Have you ever seen a baleen whale breach the surface of the ocean? The name “baleen” may not be familiar, but the image of a humpback whale emerging from a sea of poorly designed inspirational posters on the walls of corporate America may jog your memory.
The breathtaking humpback and its cousin, the blue whale, are members of a subgroup of toothless, mustachioed behemoths known as baleen whales; baleen is a hairy filter-feeding system found in the oral cavity of these mammals. This particular species of whale spends its time navigating the salty waters of the world with its hairy mouth stretched wide open filtering microscopic, swarming schools of nourishment from the sea.
Ask yourself this question: How do you feed your creative belly?
There aren’t many jobs where one must merge both the practical and creative sides of the brain to produce solutions to propel major corporate initiatives toward success. As you are well aware, corporate roadblocks abound, which can make for a whole lot of strategic and creative pressure!
Finding creative inspiration, and then creating something out of nothing in the murky waters of business is a daily requirement for most corporate in-house teams. It’s incredibly important that individual contributors of these teams maintain a high level of mental agility and creative buoyancy.
If you’ve ever sat at your desk reading the umpteenth email request or reviewed yet another brief and felt completely drained of ideas, well, you’re not alone. I’d like to suggest that you begin cultivating a healthier, creative life outside the office, one that will also sustain you when you need it most in the office. Take some time off during the week, or set time aside on the weekend devoted to solely reviving your creativity.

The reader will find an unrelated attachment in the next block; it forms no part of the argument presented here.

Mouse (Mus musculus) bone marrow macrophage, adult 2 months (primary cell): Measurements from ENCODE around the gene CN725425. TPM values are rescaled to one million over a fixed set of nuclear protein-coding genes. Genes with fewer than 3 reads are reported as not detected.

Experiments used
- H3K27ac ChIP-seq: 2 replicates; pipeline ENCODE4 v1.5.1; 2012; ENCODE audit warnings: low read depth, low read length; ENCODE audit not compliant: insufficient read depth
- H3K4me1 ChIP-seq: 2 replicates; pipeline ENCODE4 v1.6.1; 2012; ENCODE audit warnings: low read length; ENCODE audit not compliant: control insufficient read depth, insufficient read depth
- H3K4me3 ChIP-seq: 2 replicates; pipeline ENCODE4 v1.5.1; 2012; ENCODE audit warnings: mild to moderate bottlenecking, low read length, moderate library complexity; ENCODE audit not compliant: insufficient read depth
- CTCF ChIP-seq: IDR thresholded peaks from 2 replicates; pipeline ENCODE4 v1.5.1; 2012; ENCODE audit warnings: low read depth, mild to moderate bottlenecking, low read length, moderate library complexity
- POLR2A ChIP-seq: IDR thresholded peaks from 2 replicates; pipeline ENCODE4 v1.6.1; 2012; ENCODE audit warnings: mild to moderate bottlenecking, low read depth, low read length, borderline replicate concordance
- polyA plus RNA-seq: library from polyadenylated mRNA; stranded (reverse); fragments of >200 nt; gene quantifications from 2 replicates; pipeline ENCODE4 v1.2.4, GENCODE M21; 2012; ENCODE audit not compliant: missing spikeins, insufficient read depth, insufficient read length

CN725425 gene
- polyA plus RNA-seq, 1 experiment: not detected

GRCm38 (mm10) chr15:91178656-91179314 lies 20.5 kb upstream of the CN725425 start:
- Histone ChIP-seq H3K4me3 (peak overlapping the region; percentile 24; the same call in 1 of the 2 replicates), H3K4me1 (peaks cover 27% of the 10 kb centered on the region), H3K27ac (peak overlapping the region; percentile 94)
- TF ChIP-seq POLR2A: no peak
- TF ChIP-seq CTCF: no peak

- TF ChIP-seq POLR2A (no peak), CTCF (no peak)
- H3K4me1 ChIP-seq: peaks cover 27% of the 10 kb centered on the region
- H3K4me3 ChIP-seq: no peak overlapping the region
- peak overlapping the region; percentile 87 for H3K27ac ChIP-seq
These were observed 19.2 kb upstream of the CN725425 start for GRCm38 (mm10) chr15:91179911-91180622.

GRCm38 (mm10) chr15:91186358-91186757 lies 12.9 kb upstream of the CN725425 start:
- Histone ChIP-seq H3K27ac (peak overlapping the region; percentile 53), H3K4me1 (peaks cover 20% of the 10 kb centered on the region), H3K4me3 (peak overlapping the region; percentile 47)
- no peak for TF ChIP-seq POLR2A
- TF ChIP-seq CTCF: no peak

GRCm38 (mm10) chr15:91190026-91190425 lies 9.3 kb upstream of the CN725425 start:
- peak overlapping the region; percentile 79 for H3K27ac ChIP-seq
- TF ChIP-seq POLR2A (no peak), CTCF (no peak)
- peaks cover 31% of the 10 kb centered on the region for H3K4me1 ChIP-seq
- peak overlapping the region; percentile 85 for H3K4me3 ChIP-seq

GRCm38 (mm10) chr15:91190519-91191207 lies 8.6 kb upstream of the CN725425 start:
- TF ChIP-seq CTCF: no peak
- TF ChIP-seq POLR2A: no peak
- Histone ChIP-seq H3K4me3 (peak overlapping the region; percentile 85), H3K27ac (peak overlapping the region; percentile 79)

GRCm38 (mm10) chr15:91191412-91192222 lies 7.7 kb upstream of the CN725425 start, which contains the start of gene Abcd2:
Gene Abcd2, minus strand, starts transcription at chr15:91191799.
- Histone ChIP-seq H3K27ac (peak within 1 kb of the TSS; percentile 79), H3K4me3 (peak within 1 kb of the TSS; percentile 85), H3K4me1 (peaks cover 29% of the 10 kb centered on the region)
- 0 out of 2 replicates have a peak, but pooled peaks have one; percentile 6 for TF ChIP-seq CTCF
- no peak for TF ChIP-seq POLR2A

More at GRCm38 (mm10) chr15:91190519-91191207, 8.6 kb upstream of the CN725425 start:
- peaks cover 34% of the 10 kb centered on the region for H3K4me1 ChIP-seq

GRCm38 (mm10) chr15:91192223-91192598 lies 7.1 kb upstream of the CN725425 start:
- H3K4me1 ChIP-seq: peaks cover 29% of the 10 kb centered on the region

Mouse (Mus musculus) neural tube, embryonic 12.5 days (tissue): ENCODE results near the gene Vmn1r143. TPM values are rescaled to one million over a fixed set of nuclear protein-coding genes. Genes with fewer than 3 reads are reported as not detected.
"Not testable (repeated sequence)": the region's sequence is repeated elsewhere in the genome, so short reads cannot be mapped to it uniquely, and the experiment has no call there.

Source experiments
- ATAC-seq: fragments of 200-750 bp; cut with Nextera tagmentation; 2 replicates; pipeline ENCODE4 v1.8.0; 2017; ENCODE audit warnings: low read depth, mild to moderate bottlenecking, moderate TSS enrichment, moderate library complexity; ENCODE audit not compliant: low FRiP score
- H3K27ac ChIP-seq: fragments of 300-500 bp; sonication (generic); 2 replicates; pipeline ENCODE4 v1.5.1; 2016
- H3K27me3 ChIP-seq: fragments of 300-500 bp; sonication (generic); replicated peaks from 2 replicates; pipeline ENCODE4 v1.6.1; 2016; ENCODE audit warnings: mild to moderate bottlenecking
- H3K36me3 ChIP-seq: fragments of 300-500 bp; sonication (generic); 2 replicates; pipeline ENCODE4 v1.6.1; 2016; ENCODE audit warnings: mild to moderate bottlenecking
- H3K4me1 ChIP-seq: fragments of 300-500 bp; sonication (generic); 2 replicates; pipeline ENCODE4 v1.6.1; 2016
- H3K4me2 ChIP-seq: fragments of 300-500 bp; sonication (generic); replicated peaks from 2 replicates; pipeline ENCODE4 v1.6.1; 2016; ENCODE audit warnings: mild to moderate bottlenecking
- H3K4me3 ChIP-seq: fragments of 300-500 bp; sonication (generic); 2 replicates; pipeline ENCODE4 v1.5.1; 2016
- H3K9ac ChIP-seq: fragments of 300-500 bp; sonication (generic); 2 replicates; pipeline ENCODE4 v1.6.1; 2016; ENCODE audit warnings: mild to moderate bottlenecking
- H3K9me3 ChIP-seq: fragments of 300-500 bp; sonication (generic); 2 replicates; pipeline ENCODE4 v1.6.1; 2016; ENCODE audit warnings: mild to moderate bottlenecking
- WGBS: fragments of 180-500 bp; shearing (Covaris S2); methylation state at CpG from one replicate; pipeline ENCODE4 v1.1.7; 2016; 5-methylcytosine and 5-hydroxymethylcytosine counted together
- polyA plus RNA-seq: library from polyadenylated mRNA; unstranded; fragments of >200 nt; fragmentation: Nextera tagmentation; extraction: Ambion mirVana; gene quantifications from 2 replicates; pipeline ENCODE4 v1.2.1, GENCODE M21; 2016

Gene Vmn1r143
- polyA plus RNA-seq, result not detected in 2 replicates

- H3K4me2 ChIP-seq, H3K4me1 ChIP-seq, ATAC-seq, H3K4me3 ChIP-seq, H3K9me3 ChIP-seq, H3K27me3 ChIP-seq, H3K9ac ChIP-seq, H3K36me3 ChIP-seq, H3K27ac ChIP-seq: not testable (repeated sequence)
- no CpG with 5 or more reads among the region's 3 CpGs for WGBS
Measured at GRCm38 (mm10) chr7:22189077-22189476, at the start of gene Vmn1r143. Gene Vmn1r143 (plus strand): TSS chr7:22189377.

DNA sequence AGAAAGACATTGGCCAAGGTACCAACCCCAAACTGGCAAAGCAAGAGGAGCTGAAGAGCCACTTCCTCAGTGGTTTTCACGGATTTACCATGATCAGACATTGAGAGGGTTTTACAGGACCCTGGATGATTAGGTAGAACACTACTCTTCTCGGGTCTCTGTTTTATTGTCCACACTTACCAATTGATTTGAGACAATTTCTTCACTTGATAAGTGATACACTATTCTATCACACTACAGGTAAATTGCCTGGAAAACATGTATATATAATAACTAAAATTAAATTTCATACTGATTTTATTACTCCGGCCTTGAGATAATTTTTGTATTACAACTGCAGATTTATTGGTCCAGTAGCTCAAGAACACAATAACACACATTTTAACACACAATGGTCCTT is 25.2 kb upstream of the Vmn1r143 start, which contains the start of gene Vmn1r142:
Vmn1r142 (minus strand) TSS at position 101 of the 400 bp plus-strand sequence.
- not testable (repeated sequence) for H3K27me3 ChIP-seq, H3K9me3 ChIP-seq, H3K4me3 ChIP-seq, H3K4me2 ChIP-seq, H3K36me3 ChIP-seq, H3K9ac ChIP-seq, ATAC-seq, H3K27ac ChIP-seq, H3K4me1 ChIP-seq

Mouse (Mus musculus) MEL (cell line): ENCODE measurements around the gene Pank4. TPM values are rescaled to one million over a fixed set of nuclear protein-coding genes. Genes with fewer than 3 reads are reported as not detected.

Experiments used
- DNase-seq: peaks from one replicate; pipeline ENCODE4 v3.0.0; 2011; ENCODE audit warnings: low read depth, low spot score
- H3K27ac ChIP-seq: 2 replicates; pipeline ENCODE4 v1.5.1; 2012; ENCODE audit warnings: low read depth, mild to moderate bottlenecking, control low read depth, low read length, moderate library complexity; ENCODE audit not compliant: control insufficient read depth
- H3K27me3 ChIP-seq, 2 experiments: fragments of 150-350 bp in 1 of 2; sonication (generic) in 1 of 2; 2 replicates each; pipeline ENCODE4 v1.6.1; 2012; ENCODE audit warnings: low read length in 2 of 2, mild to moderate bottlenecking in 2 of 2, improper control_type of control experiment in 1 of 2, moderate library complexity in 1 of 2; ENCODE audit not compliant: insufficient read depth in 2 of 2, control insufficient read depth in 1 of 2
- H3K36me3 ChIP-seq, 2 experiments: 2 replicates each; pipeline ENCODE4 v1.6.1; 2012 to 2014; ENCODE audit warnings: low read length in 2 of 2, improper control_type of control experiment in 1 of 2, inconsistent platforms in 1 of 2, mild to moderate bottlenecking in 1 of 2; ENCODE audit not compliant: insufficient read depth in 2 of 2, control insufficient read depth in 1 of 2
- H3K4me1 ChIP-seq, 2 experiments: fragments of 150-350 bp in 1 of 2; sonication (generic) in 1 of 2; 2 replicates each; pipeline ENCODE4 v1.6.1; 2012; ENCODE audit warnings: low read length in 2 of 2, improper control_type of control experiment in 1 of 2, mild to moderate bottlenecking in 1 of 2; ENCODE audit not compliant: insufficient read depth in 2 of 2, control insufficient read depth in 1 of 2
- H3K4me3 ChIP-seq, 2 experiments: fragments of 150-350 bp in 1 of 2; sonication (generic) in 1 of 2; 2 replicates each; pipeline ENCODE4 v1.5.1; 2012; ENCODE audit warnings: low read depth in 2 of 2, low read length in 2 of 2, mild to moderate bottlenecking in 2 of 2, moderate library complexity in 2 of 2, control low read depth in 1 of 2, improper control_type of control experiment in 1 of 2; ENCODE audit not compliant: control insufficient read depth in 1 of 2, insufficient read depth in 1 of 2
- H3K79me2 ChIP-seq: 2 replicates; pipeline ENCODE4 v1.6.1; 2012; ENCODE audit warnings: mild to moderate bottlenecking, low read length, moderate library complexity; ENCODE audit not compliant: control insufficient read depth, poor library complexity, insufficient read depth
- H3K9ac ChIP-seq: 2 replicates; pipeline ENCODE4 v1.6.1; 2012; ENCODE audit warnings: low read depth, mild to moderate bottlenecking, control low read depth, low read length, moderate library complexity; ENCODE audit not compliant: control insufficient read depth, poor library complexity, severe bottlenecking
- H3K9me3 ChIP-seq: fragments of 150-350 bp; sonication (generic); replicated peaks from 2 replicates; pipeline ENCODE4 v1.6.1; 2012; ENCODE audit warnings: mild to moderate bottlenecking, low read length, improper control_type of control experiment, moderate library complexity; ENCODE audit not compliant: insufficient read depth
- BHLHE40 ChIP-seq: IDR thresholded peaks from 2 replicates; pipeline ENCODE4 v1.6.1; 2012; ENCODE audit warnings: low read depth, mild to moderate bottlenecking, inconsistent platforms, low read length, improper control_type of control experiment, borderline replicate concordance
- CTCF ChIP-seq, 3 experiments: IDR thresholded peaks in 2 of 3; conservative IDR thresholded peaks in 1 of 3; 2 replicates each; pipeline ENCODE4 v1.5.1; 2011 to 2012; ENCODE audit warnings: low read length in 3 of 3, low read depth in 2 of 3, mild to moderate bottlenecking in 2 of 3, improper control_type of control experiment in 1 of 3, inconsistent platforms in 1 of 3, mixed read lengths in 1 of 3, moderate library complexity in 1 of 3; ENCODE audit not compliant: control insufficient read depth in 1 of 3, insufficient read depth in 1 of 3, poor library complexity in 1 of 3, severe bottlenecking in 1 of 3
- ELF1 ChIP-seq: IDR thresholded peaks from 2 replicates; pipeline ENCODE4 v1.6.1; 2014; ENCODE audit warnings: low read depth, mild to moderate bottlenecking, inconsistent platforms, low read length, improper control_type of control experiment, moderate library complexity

One of my favorite visual artists, Romare Bearden, said it best, “The artist has to be something like a whale swimming with his mouth wide open, absorbing everything until he has what he really needs.”
Determine how much time is required for you to refuel. Whether it’s an hour, a day or an entire vacation week, do only those activities that inspire and energize your artistic sensibilities. Pursue a long put-off passion project on Monday; begin a hands-on woodworking project on Tuesday; take in a movie (or film your own) on Wednesday; choose a theme and spend the day photographing it on Thursday; scour a junkyard for forgotten treasures to refurbish on Friday; volunteer with a charity such as Habitat for Humanity on Saturday; or simply read a thought-provoking book on Sunday.
When I’ve recently needed to find creative inspiration, the following three books have not only quenched my artistic thirsts but also ignited a fire in my belly with their imaginative exercises:
Creative Workshop: 80 Challenges to Sharpen Your Design Skills
by David Sherwin
I learned about this book after taking a workshop led by the author at my first HOW Design Live Conference. I particularly enjoyed the exercise “Execution: Sixty-Second Deadline.” I used it as a design charrette prior to a gigantic brainstorming session for an important integrated campaign. It was a perfect new-team icebreaker that got everyone warmed up – and the creative juices flowing.
Creative Stuff: An Activity Book for Visual Thinkers
by Dave Gouveia and Chris Elkerton
I had great fun completing many of the activities, but especially liked pretending to be Johannes Gutenberg by creating moveable type carved out of Idaho potatoes purchased from my grocer.
D30: Exercises for Designers
by Jim Krause
There are 30 days of awesome creative inspiration in this little red book of idea-enhancing exercises. “Junk Drawer Printmaking” will open your mind and get you playing like a kid again. We’re all guilty of stuffing odd-shaped trinkets, forgotten mementos and ephemera collected over the course of our careers into various drawers. I refreshed those old memories by creating new, artsy ones with this exercise.
Whatever ways you decide to feed your creative belly, whether it’s diving into an inspiring book or making a typeface out of potatoes, make like a baleen whale and swim with your mouth wide open.